I’m still reading Jane Eyre, and in Chapter 17 I was amused by a chance resemblance to a modern usage. Jane’s employer (and heartthrob) Mr. Rochester has arrived with a bunch of fancy house guests, and after dinner she is observing the darkly beautiful Miss Ingram, whom she fears Rochester may have a fancy for:
She entered into a discourse on botany with the gentle Mrs. Dent. It seemed Mrs. Dent had not studied that science: though, as she said, she liked flowers, ‘especially wild ones’; Miss Ingram had, and she ran over its vocabulary with an air. I presently perceived she was (what is vernacularly termed) trailing Mrs. Dent; that is, playing on her ignorance: her trail might be clever, but it was decidedly not good-natured.
“She’s trolling that poor woman!” thought I with delight. The OED has this as sense 3b (though it should really be divided in two, with the “draw on” sense of the first two citations separated from the slangy one of the last two):
b. To draw as by persuasion or art; to draw on; hence colloq. ‘to quiz, befool’ (Farmer Slang).
a1717 T. Parnell Fairy Tale 158 Then Will, who bears the wispy fire, To trail the swains among the mire.
1748 S. Richardson Clarissa VII. x. 48, I sometimes was..so long trailed on between hope and doubt.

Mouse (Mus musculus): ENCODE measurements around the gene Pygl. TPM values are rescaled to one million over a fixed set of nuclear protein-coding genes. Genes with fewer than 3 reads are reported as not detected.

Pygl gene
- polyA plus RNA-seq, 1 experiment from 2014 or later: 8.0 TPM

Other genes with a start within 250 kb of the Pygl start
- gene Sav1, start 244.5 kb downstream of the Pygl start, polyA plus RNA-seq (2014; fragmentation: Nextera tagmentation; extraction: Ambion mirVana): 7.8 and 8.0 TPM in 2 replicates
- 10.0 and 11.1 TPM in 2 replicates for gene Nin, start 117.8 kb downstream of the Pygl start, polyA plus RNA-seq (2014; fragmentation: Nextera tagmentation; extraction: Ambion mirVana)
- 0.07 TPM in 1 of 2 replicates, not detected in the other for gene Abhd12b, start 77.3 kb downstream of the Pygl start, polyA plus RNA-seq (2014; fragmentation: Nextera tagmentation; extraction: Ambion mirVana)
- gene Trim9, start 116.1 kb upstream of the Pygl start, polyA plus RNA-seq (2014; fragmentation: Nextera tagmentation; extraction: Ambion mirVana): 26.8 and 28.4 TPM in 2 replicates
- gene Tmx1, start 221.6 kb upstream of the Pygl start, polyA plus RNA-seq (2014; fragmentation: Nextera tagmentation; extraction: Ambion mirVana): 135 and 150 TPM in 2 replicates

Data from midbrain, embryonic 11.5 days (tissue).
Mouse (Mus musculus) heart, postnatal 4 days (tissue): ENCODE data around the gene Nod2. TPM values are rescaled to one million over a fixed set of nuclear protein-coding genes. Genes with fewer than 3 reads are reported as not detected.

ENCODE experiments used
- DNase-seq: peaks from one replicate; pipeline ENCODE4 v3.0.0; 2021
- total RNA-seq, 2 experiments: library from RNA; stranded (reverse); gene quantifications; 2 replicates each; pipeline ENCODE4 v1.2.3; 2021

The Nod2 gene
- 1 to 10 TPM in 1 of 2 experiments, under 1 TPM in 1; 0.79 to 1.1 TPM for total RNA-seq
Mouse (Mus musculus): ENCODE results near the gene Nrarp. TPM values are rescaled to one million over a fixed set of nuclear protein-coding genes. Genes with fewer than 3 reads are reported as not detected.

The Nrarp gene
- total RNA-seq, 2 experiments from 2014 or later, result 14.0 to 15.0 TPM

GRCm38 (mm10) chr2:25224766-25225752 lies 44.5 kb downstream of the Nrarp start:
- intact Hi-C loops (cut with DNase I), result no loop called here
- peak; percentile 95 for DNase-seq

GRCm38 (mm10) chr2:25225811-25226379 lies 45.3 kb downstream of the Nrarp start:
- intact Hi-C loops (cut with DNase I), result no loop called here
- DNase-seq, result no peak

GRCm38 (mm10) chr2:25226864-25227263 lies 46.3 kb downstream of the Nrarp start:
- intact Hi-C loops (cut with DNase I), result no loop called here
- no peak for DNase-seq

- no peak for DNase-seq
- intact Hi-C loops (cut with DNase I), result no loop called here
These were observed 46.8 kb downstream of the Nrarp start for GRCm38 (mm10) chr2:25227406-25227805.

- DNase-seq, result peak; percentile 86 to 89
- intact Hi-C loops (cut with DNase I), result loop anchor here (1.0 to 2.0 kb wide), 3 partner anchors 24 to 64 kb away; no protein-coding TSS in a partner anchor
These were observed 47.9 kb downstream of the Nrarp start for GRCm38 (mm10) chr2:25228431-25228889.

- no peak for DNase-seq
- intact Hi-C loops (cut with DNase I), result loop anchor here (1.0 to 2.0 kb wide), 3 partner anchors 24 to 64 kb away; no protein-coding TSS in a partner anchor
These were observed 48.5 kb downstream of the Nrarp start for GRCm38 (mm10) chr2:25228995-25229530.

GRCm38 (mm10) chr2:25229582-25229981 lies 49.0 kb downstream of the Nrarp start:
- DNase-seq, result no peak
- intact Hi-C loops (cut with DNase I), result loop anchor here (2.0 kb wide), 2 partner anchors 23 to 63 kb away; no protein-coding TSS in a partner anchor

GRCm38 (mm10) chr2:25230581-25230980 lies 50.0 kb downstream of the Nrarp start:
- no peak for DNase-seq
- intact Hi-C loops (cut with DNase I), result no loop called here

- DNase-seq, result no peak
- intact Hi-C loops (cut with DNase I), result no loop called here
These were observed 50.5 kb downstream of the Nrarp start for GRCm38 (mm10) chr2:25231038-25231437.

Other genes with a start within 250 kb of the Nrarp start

1847 C. Brontë Jane Eyre II. ii. 42, I..perceived she was (what is vernacularly termed) trailing Mrs. Dent; that is, playing on her ignorance: her trail might be clever, but it was decidedly not good-natured.
1900 C. Kernahan Scoundrels & Co. xxi, To see the Ishmaelites ‘trail’ a sufferer from ‘swelled head’ is to undergo inoculation against that fell malady.
Incidentally, I have another issue with punctuation (to follow up on this post): twice within as many pages Brontë uses quotation marks in a way that makes me twitch. When the guests arrive, she writes: “I should not be called upon to quit my sanctum of the schoolroom; for a sanctum it was now become to me,— ‘a very pleasant refuge in time of trouble’.” This is an allusion to the beginning of Psalm 46, “God is our refuge and strength, a very present help in trouble,” and a very clever allusion it is too (I love the switch from “present” to “pleasant”) — but it is not a quote. And on the next page, when Jane tells little Adèle that “she must not on any account think of venturing in sight of the ladies, either now or at any other time, unless expressly sent for,” Brontë adds: “‘Some natural tears she shed’ on being told this; but as I began to look very grave, she consented at last to wipe them.” This is a reference to the magnificent passage that ends Paradise Lost, when Adam and Eve are expelled:
Some natural tears they dropt, but wip’d them soon;
The world was all before them, where to choose
Their place of rest, and Providence their guide.
They, hand in hand, with wand’ring steps and slow,
Through Eden took their solitary way.
Again, not a quote. I realize conventions were different, and the quote marks are just signaling “Hey, I’m referring to something well known here,” but I’ve spent so much time and effort correcting misquotes in modern texts that I can’t seem to take it in stride.